If you have a garage or work building and are willing to learn a craft, upholstering, re-upholstering and/or furniture refinishing would make an excellent home business. The investment is comparatively small and there is always a market for these skills and the products they yield.
if you do not already know how to upholster or refinish wood, the first priority is to learn how. If you are experienced, you can begin with small projects and work your way up to the more complex and better paying jobs.
In the case of a husband and wife, one could specialize in each to provide a complete service! Learning these crafts starts with reading, then practicing. If possible, get a job working in the field to learn direct from the professionals. Otherwise, there are schools, courses and hundreds of books covering every possible aspect of furniture upholstery and refinishing.
During your preparation, you may decide to specialize --modern, antiques or just chairs and sofas for example. When you are ready for customers, have a sign made and place an ad that announces your services (be specific). Put signs on your car or truck too, so people can see them when you pick up or deliver furniture.
When you bring in jobs that are badly in need of repair, take "before" pictures of them -- to compare with "after" pictures when they are finished.
Post the best of these in a photo album to show prospective customers and for possible future use in ads or brochures (you may need well contrasting black and white photos for these.) Arrange your album with good examples of each major type of work that you do and include a short (no more than 3 line) title and explanation for each. This way, if you are busy, customers can browse through them while waiting.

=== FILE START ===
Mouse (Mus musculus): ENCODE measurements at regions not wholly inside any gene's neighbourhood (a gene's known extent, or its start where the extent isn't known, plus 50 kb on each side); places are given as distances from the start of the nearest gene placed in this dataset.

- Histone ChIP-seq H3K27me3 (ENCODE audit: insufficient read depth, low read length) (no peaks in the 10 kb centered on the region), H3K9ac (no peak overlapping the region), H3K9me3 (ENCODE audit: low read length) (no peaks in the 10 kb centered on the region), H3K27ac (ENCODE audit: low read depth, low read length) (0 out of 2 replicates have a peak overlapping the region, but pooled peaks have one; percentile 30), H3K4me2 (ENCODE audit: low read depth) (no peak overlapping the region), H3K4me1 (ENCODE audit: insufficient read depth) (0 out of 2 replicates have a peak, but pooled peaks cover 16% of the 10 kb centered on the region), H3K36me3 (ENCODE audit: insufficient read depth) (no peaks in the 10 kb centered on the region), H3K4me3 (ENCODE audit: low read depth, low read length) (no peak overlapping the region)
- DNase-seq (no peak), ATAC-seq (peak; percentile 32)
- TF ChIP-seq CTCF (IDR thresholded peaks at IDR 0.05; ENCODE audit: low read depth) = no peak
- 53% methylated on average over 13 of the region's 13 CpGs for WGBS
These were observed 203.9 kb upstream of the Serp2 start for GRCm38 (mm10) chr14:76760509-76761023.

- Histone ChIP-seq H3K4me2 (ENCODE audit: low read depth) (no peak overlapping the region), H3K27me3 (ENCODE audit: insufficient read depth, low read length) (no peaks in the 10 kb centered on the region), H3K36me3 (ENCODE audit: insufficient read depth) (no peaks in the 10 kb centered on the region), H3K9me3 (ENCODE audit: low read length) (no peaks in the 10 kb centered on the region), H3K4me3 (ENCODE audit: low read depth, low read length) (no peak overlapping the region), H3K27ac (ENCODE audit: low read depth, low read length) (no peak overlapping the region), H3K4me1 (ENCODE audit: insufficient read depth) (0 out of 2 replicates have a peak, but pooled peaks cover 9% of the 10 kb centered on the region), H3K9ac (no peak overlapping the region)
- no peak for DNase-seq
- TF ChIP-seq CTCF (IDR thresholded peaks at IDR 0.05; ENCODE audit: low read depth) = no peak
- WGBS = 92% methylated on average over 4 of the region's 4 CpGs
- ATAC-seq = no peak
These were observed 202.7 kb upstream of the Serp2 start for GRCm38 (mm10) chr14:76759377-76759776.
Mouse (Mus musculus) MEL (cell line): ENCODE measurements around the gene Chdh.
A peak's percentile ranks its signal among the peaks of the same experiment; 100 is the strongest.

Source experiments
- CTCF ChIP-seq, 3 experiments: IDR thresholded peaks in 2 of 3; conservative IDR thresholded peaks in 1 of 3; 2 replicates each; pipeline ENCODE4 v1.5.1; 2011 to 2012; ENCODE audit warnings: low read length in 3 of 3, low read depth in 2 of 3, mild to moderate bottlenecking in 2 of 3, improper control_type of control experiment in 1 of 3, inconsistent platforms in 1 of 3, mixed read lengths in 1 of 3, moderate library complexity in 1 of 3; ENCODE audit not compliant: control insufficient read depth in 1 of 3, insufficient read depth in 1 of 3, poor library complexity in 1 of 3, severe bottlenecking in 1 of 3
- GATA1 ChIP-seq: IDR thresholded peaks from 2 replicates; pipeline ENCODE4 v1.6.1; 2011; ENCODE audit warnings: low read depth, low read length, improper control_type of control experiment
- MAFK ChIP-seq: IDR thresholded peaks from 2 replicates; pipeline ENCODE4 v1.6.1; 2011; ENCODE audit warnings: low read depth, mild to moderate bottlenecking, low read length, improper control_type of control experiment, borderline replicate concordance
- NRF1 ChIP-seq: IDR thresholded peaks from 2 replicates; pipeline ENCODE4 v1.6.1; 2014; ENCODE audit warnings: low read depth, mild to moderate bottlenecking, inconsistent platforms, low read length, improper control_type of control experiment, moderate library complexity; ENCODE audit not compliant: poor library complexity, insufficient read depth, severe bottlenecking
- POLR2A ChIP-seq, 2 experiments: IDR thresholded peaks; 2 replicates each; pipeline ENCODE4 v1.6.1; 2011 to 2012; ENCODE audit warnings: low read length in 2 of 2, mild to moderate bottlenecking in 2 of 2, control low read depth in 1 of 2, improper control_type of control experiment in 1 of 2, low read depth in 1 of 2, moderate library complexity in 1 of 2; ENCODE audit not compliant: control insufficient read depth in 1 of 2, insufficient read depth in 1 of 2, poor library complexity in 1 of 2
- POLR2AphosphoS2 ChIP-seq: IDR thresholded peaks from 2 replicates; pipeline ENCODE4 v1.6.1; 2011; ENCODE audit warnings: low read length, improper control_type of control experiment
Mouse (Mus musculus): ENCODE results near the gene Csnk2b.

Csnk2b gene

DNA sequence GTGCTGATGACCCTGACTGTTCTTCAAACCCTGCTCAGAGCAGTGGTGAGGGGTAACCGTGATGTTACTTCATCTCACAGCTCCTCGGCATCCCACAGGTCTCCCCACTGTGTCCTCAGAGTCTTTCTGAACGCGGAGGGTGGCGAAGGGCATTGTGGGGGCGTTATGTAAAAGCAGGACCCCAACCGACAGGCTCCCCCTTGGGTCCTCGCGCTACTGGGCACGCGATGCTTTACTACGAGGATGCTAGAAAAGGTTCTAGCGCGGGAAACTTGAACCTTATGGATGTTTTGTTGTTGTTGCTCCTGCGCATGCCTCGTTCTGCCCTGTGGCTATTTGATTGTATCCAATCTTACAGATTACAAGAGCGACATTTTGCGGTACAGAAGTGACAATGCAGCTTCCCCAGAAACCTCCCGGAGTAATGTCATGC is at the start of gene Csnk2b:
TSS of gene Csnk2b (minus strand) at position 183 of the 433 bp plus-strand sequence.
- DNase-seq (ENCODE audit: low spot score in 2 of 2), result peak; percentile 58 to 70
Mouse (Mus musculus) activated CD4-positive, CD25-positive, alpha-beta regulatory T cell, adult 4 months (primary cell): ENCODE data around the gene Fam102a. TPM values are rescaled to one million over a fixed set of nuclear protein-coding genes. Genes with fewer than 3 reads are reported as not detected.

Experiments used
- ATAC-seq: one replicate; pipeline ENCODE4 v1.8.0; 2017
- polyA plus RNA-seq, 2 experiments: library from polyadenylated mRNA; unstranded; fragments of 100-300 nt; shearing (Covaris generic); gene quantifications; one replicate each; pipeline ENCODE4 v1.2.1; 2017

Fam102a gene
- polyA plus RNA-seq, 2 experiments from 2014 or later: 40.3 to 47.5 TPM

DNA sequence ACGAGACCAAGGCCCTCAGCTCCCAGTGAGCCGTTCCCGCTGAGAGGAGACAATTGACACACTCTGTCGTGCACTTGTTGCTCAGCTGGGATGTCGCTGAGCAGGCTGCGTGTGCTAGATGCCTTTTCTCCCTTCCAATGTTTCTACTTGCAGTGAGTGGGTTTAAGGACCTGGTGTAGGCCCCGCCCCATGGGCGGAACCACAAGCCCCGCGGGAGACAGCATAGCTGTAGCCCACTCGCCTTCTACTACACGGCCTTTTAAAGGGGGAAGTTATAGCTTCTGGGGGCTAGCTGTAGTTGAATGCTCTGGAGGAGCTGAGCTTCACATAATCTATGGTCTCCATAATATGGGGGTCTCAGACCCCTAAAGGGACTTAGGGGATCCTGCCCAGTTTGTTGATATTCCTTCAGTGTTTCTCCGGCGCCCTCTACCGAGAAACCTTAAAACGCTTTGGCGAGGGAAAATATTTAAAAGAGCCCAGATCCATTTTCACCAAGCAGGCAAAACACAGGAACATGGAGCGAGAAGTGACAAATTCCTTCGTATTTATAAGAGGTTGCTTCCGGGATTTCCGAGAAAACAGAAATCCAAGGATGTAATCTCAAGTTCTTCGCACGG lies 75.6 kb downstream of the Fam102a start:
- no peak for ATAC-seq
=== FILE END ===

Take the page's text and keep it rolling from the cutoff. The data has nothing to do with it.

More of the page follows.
These pictures will not only show what fine work you do-- they will also suggest other jobs to the customer. Use a good camera for these pictures (hire a photographer if necessary), so the pictures will accomplish their mission.
Plan your shop according to the work you are going to do in it. You will need more room to refinish tables, stands to do smaller items and a dust free section for the application of wood finishes. Upholstering takes less room, but the area must be safe from mice and moths -- especially your storage areas.
When operating a business like this, you will be asked to recommend finishes, fabrics and methods. As a professional, you are often in a better position to answer these questions than your customers, but be careful not to routinely recommend those things that bring you the most profit. remember that they may also ask someone else! It is OK, however, to point out things that are easier (therefore, cheaper) to work with.
You will find that in the long run, honestly really is the best policy!
Pricing in a business like this is very difficult, and you have to give estimates on most of our work. If you see the cost is going well over your estimate, give the customer a call before proceeding.
The rule here is "never surprise a customer with bad news." If the cost is slightly more, and your "estimate" was pretty firm just absorb the cost as the price of a "lesson" in how to estimate. Your pricing of course, will be based on the cost of materials,labor and utilities plus your profit.
Note that labor and profit are two entirely different categories.
Labor is the amount you would have to pay someone to do the job;
profit is your "override" on the labor plus your profit on the materials (usually 25-40%).